I hear you, Khorasaurus, grade-separation needs to be a priority in what is only going to become a more car-clogged environment. Fixed guideway transit at the same level as street traffic may have right-of-way measures that repel traffic but that space will never be completely independent of any type of random traffic blockage that constantly happens in a car-dominated environment (picture Eastown during noon and the people are backed up on Lake Drive from Wealthy back to Pizza Hut. With people here being famous for being impatient and driving stupidly/recklessly <EXAMPLE: U.S.-131 S-Curve at 75 miles per hour in a blizzard - we've all seen that and said, "stupid a__" - don't play>, you can believe that any "dedicated lane" for the trolley or even at-grade light-rail will be entered constantly to bypass that line of left-turners up at Wealthy). Small blockages like that are only going to increase to large blockages and more often. But, we have to just smile, be grateful that the Republicans and Lady Democrat crafted a deal for our $14 million to engage the right-of-way planning and soil analysis that start these things and just trust that the elevated/grade-separated expansion will be planned and implemented as infered for support now :blush: .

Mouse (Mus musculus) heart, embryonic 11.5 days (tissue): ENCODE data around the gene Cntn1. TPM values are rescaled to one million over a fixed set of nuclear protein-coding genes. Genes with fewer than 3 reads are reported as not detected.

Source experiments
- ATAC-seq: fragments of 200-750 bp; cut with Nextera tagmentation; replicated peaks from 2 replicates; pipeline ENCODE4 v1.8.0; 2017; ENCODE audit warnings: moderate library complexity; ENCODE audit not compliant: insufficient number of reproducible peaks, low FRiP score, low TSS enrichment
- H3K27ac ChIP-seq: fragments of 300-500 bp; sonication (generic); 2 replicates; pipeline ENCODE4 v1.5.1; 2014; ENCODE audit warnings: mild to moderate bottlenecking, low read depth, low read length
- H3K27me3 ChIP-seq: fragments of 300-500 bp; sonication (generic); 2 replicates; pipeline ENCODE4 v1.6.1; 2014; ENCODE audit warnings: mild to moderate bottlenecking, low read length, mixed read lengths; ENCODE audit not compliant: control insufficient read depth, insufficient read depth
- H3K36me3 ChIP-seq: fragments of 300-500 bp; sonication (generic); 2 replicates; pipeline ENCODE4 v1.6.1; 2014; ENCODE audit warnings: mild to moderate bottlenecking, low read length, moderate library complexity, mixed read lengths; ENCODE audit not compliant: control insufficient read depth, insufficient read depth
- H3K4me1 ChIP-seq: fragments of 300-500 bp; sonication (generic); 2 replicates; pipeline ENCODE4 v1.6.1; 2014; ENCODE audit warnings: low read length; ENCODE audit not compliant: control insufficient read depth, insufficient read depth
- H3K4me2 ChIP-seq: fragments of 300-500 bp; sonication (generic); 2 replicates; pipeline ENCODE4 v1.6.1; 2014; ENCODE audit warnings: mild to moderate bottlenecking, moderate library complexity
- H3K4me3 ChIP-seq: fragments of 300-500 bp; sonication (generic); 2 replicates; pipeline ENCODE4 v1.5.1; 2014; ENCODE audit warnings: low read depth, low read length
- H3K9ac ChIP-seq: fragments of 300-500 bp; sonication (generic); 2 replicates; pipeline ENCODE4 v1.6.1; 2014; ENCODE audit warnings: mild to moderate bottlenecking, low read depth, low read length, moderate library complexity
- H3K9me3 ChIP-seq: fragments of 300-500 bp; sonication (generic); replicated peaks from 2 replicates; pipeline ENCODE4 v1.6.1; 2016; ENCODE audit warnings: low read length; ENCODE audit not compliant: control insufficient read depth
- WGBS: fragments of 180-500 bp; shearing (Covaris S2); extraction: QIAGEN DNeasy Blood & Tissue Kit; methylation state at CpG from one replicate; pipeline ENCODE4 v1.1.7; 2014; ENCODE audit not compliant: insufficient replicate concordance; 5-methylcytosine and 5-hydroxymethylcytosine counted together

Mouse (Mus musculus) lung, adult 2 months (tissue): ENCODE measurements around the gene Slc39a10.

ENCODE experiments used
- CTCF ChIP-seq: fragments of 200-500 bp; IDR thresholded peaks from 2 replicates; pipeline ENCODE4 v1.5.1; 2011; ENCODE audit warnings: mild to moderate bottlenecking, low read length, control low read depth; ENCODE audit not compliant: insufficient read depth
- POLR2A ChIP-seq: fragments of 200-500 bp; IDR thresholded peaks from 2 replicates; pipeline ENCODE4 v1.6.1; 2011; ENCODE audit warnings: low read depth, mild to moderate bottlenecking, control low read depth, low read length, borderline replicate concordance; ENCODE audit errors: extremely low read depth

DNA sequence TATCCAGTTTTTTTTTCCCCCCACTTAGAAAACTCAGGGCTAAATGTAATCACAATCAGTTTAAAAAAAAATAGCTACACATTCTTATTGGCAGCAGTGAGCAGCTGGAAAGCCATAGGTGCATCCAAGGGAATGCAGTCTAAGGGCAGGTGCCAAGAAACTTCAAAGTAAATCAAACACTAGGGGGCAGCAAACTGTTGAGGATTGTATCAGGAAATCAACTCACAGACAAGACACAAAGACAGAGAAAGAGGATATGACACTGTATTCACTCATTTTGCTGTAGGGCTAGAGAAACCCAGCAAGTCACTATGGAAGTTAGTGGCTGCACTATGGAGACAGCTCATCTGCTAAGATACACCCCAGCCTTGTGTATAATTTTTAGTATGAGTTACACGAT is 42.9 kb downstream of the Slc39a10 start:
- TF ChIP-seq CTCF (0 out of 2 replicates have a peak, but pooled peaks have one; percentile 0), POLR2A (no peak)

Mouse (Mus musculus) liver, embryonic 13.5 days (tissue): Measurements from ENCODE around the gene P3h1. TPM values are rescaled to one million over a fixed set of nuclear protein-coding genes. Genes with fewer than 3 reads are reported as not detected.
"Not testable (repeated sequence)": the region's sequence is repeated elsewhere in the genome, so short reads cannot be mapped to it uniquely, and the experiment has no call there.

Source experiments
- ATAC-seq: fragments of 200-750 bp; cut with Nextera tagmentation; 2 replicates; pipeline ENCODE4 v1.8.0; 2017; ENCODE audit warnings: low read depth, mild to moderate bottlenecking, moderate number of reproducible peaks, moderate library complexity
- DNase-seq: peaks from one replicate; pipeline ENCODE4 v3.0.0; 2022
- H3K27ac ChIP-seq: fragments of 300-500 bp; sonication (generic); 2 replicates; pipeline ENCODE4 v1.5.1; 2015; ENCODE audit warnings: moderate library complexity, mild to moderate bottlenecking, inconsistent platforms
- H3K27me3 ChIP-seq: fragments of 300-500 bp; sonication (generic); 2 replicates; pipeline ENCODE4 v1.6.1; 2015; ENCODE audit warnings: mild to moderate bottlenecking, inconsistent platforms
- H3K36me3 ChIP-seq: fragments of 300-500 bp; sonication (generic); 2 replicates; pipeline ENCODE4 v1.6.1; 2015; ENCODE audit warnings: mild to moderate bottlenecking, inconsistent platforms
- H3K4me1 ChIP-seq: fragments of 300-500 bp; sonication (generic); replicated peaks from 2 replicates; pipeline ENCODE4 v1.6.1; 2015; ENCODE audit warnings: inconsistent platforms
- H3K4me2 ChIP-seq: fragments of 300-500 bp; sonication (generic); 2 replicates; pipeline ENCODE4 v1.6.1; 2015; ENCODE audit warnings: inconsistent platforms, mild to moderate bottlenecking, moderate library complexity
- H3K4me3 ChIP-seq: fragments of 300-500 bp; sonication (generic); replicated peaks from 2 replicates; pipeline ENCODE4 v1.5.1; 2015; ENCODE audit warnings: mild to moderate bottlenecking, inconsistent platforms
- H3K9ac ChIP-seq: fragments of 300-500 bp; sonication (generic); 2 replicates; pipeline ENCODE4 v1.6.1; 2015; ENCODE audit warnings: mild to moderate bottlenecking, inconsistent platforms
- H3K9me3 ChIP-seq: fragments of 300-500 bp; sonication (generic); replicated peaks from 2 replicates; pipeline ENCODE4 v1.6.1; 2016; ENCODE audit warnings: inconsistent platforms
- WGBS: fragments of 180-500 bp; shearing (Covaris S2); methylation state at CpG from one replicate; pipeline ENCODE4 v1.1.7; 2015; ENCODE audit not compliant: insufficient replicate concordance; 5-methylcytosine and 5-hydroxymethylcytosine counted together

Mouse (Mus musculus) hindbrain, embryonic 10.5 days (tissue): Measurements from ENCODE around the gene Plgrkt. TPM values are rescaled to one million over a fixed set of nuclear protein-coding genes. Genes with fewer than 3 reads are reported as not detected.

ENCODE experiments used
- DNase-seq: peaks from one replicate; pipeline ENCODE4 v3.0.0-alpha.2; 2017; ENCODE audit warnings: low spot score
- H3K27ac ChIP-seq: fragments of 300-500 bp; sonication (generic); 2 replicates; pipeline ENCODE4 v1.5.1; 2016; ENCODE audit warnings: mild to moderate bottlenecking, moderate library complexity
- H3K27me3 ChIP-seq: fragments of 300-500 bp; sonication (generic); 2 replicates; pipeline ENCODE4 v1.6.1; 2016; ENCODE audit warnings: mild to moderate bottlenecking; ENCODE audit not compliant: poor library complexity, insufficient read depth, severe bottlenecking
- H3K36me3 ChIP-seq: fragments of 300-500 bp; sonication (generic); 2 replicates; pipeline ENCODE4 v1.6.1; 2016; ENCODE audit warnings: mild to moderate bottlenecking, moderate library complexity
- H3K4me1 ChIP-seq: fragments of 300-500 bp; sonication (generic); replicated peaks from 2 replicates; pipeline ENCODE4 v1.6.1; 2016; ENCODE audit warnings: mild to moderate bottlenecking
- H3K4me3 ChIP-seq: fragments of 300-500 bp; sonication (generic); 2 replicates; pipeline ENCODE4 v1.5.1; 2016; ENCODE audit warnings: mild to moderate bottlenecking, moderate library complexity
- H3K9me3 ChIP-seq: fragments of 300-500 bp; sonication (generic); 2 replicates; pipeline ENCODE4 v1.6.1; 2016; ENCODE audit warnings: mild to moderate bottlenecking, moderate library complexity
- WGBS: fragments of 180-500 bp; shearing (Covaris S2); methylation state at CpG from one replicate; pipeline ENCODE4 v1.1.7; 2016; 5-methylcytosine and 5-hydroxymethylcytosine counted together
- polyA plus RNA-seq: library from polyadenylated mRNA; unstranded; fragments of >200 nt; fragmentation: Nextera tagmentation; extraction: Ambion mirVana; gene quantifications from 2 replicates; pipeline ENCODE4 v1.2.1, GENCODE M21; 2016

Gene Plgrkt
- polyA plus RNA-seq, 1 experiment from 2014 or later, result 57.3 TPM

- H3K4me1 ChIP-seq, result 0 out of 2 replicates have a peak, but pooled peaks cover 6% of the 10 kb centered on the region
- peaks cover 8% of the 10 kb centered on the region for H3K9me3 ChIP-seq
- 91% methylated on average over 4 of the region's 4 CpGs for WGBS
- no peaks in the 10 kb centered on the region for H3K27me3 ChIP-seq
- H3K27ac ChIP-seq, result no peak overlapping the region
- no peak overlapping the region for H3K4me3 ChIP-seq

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...you can believe that any "dedicated lane" for the trolley or even at-grade light-rail will be entered constantly to bypass that line of left-turners up at Wealthy).

And if anyone doesn't believe that, please take a drive for awhile on 44th street between Division and the Beltline. Watch for the drivers that use the left turn lanes as passing lanes at red lights. I see this move at least once a week. Shared BRT/LRT on the roadways will simply turn into extra passing lanes for our famous impatient drivers.

Welcome to NASCAR Grand Rapids!

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Totally agree. Do it correctly from the start; the city's not going to get smaller and traffic is not going to lessen, and most importantly, we WILL need Light Rail sometime in the future and it will not be any cheaper to build than now. I also agree that if a driver can get into a lane, they will use that lane no matter if it is safe, legal, or whatever. :blink: